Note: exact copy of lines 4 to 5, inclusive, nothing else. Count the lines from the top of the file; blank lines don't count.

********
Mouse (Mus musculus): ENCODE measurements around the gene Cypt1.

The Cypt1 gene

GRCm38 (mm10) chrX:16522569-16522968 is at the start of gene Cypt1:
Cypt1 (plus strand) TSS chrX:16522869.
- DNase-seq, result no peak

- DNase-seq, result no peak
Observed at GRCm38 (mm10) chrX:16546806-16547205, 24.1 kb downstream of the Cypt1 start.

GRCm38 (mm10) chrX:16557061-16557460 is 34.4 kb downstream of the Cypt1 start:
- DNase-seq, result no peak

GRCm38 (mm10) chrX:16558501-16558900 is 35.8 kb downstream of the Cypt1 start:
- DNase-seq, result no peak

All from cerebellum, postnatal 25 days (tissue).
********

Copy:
Cypt1 (plus strand) TSS chrX:16522869.
- DNase-seq, result no peak